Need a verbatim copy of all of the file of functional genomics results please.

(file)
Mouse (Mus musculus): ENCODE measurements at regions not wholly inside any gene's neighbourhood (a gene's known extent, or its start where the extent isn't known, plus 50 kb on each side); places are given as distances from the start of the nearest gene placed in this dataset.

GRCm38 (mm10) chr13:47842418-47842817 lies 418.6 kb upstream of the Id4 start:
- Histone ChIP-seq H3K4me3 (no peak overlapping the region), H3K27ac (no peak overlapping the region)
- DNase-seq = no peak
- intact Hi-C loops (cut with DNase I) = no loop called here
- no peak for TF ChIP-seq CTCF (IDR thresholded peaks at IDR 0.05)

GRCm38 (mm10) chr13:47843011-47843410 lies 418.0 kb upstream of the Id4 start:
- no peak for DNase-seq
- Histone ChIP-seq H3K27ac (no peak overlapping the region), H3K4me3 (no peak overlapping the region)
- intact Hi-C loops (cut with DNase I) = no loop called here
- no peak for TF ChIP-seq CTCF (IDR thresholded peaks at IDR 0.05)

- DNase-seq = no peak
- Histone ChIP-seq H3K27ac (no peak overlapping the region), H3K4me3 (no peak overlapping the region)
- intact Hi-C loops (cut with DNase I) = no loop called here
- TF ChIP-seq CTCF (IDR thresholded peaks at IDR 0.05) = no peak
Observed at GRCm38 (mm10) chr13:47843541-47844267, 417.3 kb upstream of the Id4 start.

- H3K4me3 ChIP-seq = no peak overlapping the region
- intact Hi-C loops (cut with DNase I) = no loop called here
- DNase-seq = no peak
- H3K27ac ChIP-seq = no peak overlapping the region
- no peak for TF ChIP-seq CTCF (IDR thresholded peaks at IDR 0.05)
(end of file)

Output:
Mouse (Mus musculus): ENCODE measurements at regions not wholly inside any gene's neighbourhood (a gene's known extent, or its start where the extent isn't known, plus 50 kb on each side); places are given as distances from the start of the nearest gene placed in this dataset.

GRCm38 (mm10) chr13:47842418-47842817 lies 418.6 kb upstream of the Id4 start:
- Histone ChIP-seq H3K4me3 (no peak overlapping the region), H3K27ac (no peak overlapping the region)
- DNase-seq = no peak
- intact Hi-C loops (cut with DNase I) = no loop called here
- no peak for TF ChIP-seq CTCF (IDR thresholded peaks at IDR 0.05)

GRCm38 (mm10) chr13:47843011-47843410 lies 418.0 kb upstream of the Id4 start:
- no peak for DNase-seq
- Histone ChIP-seq H3K27ac (no peak overlapping the region), H3K4me3 (no peak overlapping the region)
- intact Hi-C loops (cut with DNase I) = no loop called here
- no peak for TF ChIP-seq CTCF (IDR thresholded peaks at IDR 0.05)

- DNase-seq = no peak
- Histone ChIP-seq H3K27ac (no peak overlapping the region), H3K4me3 (no peak overlapping the region)
- intact Hi-C loops (cut with DNase I) = no loop called here
- TF ChIP-seq CTCF (IDR thresholded peaks at IDR 0.05) = no peak
Observed at GRCm38 (mm10) chr13:47843541-47844267, 417.3 kb upstream of the Id4 start.

- H3K4me3 ChIP-seq = no peak overlapping the region
- intact Hi-C loops (cut with DNase I) = no loop called here
- DNase-seq = no peak
- H3K27ac ChIP-seq = no peak overlapping the region
- no peak for TF ChIP-seq CTCF (IDR thresholded peaks at IDR 0.05)